Mar 08Five Women that Made It All Possible
As we celebrate Women’s History Month, we remember the legacies of the women whose leadership paved the way for respect and mercy. It’s also a time to honor the women in our daily lives whose work and acts of kindness are making the difference for so many. Contemporary affordable housing and social services didn’t happen by chance and mustn’t be taken for granted — it took unprecedented fearlessness to create essential resources for the people that need it most, the low-income families, veterans, and people with special needs that enrich neighborhoods with the strength and power of diversity. We wanted to highlight five women who helped voices to be heard that were once silenced:
Patricia Roberts Harris (1924-1985)
The first African-American woman to be appointed Secretary of Housing and Urban Development (HUD), Patricia Roberts Harris’ career was a robust display of leadership laden with a “blunt and tough” approach while battling housing discrimination. She was also the dean of Howard University’s law school (the first African-American woman in this position) and was a U.S. ambassador to Luxembourg. President John F. Kennedy appointed her co-chair of the National Women’s Committee for Civil rights, overseeing roughly 100 women’s organizations.
Catherine Bauer (1905-1964)
One of the nation’s original housing advocates famed for her authorship of the U.S. Housing Act of 1937—the country’s first affordable housing legislation. Catherine Bauer then served as Director of Research and Information for the U.S. Public Housing Authority and was an advisor to an impressive array of local and federal agencies.
Jane Addams (1860-1935)
She was the first American woman to win a Nobel Peace Prize. Throughout her life, Jane Addams felt a profound responsibility to foster positive social change. She was prolific in her expansion of kindergartens and day-cares for working mothers, job training for women, and many other social services for Chicago’s low-income families by founding the famed Hull House. She was active with the women’s suffrage movement and helped found the National Association for the Advancement of Colored People (NAACP).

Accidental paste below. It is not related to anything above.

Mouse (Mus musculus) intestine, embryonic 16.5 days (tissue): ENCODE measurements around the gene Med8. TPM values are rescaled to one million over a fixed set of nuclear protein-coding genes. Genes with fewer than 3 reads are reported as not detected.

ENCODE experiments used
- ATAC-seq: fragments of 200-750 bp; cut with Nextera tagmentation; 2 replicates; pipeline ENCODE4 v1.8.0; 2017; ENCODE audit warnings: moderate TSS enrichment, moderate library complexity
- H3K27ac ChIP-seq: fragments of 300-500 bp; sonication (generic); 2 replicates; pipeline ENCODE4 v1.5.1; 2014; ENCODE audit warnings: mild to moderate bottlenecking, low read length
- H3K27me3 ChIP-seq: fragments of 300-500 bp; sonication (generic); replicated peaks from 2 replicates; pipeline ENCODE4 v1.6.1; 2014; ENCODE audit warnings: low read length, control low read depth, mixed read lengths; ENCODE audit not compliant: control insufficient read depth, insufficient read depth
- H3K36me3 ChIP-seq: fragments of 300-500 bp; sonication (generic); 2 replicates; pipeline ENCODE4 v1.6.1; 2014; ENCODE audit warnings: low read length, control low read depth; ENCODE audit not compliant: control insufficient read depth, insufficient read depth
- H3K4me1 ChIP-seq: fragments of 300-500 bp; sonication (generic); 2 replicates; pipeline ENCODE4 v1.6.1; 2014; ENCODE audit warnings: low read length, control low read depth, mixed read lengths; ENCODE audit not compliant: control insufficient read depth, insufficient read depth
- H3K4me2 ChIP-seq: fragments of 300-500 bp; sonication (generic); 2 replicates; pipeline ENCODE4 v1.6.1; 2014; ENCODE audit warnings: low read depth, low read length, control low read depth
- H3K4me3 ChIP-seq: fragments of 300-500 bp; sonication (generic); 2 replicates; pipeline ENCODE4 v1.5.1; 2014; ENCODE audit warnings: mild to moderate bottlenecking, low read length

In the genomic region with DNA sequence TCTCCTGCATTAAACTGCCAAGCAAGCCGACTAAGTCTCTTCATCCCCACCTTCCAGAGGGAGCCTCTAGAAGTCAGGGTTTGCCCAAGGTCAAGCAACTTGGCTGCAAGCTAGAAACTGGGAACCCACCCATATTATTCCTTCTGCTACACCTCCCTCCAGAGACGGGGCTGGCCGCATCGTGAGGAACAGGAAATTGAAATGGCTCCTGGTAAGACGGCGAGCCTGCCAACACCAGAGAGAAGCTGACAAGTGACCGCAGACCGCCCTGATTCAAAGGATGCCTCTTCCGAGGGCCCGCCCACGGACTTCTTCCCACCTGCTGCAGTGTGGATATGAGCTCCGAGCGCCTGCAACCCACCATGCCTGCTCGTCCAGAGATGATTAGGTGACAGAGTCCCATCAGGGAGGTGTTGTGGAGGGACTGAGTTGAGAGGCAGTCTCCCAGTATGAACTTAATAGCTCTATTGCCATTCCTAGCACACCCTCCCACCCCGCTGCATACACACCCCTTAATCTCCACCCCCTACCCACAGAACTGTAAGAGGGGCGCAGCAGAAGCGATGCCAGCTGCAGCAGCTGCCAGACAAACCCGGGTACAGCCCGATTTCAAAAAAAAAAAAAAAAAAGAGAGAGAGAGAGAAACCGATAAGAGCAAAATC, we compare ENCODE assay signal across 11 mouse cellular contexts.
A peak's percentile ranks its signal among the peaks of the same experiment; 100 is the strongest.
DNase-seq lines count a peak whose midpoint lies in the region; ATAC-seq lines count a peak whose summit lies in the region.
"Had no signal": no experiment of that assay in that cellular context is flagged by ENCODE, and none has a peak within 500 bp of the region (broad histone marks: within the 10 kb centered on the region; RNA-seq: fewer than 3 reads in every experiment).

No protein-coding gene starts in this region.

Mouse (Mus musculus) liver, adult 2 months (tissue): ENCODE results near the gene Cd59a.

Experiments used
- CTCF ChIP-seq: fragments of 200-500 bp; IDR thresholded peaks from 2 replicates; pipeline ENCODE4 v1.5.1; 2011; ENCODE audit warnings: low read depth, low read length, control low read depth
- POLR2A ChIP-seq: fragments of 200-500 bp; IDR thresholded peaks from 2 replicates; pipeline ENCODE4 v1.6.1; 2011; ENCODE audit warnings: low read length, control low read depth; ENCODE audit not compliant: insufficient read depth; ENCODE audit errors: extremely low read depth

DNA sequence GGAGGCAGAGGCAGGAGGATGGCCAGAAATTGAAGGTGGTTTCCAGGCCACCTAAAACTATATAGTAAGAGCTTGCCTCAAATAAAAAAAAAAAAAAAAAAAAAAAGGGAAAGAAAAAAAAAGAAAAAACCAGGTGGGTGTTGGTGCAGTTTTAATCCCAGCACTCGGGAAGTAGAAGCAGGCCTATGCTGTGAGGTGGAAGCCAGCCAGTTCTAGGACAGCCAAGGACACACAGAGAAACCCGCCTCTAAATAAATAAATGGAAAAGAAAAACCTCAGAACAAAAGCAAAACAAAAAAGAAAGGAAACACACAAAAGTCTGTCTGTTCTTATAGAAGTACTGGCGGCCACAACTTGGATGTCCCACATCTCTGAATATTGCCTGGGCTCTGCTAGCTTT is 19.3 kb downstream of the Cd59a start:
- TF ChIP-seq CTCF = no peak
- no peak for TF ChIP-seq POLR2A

Tammy Duckworth (1968- )
As a veteran, Purple Heart recipient, and former Assistant Secretary of the Department of Veterans Affairs, Tammy Duckworth is a stalwart proponent and protector of veterans’ rights and services. While serving as the Assistant Secretary of Veterans Affairs she collaborated with HUD to end veteran homelessness, while paying special attention to the needs of Native American and female veterans. Today, she often volunteers at food pantries.
Jane Jacobs (1916-2006)
Jane Jacobs’ powerful writing and effective activism laid essential foundations for the preservation of cities’ people-friendly characteristics and the sanctity of parks and other public spaces that are so essential to the vibrancy of neighborhoods. During an era when comparatively few women had broken into architecture and city planning, she pushed the limits of feminism and citizen activism while bolstering the notion that cities should be designed for the benefit of residents, no matter their background.
This is just a short list of the many women who have, and do, make it possible for low-income families, veterans, and people with special needs to find a sense of home. Social services haven’t always been available to people in need. The insight that these women provided came to fruition through the many opportunities, services, agencies, and nonprofits that continue to bring positive social change.
We encourage you to learn more about these incredible women, as they’re an inspiration to our work and a greatly valued source of guidance.
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